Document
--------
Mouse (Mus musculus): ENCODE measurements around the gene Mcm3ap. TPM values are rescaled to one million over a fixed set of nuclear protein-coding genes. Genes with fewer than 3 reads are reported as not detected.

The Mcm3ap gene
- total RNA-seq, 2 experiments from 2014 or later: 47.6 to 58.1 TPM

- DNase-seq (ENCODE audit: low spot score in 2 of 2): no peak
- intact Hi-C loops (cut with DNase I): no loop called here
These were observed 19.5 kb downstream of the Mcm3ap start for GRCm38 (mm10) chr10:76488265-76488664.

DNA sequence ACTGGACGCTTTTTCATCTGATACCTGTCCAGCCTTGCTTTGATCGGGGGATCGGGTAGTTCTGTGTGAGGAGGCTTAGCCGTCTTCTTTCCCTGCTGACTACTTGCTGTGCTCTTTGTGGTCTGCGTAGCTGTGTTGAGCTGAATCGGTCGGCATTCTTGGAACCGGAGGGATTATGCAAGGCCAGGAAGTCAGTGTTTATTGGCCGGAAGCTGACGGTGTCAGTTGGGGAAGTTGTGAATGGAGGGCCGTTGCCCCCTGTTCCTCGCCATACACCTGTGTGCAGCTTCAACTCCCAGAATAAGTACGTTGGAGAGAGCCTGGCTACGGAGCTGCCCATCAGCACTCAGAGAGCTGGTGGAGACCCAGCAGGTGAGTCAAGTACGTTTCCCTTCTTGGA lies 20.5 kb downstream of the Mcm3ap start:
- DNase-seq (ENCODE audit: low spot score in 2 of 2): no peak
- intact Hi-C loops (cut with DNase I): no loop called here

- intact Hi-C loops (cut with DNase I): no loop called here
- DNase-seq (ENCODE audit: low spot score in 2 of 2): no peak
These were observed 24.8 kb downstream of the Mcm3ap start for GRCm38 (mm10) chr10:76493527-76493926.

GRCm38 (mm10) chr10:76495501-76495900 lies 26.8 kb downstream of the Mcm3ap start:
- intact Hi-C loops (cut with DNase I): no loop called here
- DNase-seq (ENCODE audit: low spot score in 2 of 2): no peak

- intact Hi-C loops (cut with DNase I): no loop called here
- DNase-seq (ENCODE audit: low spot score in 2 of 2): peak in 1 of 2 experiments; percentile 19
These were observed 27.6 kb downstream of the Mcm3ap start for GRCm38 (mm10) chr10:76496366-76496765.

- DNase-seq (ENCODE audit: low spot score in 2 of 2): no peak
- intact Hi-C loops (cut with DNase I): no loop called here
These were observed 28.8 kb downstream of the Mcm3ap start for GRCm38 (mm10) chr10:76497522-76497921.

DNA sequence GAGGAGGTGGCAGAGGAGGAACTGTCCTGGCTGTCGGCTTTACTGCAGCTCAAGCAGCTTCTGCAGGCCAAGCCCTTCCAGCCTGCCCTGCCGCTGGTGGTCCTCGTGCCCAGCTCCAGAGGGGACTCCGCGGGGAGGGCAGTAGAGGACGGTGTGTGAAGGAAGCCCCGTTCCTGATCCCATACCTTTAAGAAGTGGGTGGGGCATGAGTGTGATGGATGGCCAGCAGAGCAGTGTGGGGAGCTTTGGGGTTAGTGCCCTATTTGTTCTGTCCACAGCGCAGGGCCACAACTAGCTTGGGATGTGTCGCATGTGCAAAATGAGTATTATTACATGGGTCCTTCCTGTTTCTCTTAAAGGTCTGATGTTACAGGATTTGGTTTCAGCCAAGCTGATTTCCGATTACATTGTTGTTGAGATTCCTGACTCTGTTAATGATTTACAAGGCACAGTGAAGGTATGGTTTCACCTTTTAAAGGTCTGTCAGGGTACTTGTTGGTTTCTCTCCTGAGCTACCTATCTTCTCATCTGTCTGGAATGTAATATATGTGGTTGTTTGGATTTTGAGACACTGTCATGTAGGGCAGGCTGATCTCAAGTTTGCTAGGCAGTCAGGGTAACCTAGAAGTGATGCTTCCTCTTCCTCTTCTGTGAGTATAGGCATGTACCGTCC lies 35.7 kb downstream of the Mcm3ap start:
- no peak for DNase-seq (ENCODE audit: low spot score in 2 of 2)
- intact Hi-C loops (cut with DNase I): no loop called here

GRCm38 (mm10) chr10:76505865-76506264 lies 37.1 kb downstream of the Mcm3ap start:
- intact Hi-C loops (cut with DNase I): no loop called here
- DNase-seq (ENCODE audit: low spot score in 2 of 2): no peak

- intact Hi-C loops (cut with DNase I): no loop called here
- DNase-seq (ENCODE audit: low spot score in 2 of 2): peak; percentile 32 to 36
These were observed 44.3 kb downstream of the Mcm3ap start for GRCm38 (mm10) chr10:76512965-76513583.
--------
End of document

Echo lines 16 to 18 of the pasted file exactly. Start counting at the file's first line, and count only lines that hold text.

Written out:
- intact Hi-C loops (cut with DNase I): no loop called here
- DNase-seq (ENCODE audit: low spot score in 2 of 2): peak in 1 of 2 experiments; percentile 19
These were observed 27.6 kb downstream of the Mcm3ap start for GRCm38 (mm10) chr10:76496366-76496765.